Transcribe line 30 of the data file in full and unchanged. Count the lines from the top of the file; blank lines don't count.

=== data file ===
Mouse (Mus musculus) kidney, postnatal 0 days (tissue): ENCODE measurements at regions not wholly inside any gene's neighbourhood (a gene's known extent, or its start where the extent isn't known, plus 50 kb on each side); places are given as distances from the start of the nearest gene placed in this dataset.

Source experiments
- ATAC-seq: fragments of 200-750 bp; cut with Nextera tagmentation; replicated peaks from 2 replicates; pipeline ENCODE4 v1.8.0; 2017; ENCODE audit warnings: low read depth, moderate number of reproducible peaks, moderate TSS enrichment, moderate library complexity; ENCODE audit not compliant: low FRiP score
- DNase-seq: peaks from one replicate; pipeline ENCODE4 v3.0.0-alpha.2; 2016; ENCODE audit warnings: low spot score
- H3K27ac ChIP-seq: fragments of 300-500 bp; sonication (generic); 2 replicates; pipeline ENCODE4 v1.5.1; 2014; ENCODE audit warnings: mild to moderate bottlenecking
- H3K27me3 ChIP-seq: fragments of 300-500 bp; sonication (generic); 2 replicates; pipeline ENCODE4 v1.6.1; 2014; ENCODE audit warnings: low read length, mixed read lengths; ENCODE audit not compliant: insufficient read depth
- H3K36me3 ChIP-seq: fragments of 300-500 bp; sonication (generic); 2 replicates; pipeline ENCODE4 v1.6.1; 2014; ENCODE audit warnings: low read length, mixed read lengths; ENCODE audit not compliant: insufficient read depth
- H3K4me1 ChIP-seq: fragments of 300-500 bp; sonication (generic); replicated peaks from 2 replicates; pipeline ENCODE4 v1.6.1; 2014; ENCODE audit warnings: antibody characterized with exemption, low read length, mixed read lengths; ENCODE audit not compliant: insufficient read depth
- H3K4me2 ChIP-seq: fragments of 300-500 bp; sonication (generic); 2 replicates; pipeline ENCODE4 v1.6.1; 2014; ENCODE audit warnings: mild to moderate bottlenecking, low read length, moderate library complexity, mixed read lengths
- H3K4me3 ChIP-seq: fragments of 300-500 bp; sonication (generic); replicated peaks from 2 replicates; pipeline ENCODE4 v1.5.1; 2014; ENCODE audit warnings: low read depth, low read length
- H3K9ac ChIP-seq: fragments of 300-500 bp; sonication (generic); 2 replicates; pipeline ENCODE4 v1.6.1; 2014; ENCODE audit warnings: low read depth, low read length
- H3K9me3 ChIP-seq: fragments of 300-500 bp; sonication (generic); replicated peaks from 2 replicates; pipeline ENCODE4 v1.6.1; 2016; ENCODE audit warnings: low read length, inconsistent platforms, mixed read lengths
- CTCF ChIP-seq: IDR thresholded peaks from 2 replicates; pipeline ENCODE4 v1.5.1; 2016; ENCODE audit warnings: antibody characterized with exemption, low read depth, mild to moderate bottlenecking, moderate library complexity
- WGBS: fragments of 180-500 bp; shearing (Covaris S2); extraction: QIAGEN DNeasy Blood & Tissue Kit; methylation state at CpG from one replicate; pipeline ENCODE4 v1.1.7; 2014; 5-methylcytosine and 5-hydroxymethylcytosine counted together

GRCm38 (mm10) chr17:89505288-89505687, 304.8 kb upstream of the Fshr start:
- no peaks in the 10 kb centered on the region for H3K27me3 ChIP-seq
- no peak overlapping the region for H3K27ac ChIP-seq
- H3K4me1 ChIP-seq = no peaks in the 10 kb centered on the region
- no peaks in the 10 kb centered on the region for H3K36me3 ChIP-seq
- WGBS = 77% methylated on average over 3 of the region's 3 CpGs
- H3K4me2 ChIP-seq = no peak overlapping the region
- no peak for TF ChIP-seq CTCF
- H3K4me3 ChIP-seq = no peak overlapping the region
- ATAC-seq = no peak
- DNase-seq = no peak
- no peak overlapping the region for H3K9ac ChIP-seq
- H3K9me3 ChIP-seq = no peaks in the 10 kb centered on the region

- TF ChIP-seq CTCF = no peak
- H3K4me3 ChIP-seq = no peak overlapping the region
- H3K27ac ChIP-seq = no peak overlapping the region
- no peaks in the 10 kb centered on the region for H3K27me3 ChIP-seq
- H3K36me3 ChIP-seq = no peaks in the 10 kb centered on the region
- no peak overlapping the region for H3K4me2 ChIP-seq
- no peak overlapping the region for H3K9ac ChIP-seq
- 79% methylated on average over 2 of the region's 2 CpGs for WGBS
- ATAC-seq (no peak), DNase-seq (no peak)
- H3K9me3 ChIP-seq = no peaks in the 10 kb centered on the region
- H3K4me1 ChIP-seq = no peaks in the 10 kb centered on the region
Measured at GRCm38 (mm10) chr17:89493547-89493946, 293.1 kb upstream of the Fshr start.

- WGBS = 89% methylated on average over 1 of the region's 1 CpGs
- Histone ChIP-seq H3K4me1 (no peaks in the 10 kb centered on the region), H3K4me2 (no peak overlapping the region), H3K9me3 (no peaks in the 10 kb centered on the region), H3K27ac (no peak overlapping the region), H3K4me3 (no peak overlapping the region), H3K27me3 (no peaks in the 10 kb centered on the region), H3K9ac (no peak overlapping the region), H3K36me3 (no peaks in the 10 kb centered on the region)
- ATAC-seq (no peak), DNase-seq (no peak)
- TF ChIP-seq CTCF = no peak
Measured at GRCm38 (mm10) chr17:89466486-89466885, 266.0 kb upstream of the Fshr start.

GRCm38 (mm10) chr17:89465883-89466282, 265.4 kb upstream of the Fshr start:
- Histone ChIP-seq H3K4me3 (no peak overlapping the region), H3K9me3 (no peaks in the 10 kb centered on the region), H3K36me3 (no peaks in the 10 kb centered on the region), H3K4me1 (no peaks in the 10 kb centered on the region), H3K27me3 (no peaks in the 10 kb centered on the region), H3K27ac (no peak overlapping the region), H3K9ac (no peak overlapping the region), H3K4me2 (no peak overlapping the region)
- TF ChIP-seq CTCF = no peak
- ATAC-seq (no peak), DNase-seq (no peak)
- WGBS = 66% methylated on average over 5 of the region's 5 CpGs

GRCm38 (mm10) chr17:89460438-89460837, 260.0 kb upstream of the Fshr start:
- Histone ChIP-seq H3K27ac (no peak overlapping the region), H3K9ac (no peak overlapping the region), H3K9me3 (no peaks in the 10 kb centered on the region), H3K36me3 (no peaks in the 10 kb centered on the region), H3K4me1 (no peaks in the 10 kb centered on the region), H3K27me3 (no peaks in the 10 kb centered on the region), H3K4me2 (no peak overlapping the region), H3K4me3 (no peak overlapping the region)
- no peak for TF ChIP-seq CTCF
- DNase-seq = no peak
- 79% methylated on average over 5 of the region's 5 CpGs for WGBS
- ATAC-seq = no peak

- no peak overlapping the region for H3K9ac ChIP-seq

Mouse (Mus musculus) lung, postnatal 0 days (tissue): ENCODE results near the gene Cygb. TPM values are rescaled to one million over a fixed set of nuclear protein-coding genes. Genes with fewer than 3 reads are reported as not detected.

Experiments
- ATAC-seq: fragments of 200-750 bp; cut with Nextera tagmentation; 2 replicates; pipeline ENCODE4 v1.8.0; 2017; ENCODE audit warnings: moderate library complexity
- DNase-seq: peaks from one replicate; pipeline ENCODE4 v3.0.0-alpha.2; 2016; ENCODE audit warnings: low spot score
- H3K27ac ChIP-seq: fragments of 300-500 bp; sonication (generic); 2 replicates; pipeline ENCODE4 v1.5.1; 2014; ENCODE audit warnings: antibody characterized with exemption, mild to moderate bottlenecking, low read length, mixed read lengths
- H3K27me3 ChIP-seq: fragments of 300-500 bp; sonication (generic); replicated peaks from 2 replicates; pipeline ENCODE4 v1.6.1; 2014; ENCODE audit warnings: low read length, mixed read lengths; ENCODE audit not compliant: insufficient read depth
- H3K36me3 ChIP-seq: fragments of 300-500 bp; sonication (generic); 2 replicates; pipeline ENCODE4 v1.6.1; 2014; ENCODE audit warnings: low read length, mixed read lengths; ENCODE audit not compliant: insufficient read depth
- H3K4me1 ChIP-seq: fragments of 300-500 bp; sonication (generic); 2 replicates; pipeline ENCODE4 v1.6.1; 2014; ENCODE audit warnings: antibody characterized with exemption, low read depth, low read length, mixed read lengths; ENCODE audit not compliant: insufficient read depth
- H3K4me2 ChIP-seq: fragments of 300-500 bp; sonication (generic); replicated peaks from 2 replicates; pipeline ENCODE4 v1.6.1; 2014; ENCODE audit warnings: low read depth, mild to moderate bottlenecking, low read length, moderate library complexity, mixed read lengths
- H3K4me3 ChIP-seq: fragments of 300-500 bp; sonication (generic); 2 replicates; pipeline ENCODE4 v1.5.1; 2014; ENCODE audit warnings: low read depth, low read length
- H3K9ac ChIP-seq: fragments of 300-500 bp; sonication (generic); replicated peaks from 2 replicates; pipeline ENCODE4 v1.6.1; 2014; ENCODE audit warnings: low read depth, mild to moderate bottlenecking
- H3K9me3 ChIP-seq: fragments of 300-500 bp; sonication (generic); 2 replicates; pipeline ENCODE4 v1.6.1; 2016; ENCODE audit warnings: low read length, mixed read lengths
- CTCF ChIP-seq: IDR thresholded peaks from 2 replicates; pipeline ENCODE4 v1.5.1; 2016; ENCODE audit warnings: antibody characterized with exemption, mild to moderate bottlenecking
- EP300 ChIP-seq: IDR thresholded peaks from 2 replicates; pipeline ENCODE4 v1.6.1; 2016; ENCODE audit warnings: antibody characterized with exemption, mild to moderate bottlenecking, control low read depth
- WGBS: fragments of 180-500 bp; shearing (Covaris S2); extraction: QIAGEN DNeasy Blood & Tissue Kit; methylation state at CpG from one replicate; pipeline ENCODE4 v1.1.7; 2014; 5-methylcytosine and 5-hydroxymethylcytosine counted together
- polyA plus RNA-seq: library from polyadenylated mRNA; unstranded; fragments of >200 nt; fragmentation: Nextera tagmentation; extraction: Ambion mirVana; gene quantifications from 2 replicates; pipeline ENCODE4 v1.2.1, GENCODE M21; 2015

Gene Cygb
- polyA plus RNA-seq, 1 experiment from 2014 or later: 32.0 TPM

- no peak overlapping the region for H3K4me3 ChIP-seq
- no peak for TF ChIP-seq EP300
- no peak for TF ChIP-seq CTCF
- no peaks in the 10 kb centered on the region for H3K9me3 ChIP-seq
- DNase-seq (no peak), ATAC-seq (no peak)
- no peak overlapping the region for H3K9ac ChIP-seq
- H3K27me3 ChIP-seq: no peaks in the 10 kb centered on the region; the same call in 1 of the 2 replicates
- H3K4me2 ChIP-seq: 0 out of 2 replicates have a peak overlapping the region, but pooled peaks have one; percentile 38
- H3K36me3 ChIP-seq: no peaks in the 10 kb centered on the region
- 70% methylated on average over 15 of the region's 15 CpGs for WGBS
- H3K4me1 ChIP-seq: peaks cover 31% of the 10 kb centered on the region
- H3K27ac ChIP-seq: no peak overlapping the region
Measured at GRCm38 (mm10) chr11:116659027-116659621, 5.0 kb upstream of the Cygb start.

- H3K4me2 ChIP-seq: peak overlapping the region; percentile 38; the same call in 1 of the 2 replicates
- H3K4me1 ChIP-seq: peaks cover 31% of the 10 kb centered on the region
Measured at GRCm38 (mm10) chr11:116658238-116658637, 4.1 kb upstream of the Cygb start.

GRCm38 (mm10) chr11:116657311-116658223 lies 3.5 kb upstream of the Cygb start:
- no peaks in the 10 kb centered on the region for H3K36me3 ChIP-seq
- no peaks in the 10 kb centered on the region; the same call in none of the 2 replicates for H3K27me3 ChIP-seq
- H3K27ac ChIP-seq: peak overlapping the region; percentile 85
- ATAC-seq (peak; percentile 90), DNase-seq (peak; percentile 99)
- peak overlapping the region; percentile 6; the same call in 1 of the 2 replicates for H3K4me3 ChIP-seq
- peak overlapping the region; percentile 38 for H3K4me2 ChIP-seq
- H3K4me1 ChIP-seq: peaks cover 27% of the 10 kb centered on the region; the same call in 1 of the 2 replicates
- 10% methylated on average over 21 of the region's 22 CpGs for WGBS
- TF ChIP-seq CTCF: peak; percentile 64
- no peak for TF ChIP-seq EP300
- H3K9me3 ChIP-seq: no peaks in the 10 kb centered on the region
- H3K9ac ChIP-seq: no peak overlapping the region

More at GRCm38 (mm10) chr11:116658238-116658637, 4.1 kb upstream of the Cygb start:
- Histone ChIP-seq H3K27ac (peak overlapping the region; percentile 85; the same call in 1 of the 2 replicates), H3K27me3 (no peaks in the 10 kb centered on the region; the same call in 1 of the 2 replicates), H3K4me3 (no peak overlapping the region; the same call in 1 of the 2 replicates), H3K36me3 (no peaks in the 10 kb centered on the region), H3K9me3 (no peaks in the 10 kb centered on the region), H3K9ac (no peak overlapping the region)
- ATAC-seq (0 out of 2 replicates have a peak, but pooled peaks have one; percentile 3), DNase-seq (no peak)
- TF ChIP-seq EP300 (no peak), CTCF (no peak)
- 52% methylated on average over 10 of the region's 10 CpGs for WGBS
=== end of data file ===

- H3K27ac ChIP-seq = no peak overlapping the region